As landlords are preparing for new rules and potential squeezes in 2017, turning to buy to let brokers is looking particularly attractive.
As landlords with more than four properties will have to submit income and mortgage details on all properties, every time they refinance one, or purchase a new property, the workload for lenders is going to increase significantly.
Ray Boulger, of mortgage broker John Charcol, said: 'Although these new rules don’t come into force until this time next year, most lenders are likely to introduce them before that date. That is likely to result in many lenders withdrawing from the market.'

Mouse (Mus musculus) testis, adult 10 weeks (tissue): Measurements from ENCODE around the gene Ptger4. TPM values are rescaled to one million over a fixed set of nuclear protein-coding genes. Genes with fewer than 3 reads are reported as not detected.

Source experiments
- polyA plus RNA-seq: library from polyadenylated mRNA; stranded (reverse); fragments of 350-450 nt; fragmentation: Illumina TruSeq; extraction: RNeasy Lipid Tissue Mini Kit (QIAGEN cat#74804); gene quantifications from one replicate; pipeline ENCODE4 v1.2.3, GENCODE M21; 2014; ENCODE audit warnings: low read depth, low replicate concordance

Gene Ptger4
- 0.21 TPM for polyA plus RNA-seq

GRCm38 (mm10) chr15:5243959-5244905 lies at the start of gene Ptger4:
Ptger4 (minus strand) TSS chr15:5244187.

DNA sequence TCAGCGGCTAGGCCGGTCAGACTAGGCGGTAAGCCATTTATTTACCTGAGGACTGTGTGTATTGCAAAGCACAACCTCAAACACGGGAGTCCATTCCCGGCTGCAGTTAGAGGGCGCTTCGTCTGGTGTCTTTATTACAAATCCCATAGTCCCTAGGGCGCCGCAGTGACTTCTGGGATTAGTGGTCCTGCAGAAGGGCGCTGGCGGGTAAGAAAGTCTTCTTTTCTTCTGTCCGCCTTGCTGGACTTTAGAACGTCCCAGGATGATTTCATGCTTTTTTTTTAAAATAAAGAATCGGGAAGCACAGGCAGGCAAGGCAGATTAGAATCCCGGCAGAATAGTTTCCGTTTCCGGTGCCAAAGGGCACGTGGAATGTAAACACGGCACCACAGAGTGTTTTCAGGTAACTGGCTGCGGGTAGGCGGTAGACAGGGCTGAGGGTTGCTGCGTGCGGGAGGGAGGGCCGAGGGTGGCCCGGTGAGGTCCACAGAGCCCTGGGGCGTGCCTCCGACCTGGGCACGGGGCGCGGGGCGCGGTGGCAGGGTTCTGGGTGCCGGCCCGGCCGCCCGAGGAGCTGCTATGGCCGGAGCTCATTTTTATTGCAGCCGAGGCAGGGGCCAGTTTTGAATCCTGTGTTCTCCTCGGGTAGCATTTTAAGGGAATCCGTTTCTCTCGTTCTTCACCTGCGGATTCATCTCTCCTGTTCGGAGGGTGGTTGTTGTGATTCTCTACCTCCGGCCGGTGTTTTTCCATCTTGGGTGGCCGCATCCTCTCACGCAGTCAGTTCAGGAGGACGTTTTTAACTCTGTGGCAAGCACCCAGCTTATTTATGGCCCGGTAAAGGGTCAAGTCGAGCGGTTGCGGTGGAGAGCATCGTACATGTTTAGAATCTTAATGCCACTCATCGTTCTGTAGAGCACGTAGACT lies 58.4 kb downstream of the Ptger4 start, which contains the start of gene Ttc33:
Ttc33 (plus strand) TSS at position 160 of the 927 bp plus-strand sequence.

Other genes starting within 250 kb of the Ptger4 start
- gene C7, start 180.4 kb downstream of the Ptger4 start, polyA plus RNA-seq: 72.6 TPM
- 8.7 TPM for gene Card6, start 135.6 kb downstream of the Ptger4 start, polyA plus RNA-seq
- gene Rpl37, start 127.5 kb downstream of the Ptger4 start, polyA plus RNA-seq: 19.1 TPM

Rather than leaving the market altogether, it’s possible that lenders will shift their focus to landlords with three or more mortgaged properties, or that they will do more digging into a landlord’s background first.
However, another option for buy to let lenders is to limit distribution channels to experienced buy-to-let brokers. Because brokers get preferential rates and have a far wider selection of lenders to access than the high-street options, turning to brokers could be an attractive option. Particularly where larger portfolios, multi-unit properties or large loan sizes are involved - these more complicated buy to let's are not always suitable for high street lenders and brokers could take advantage of this.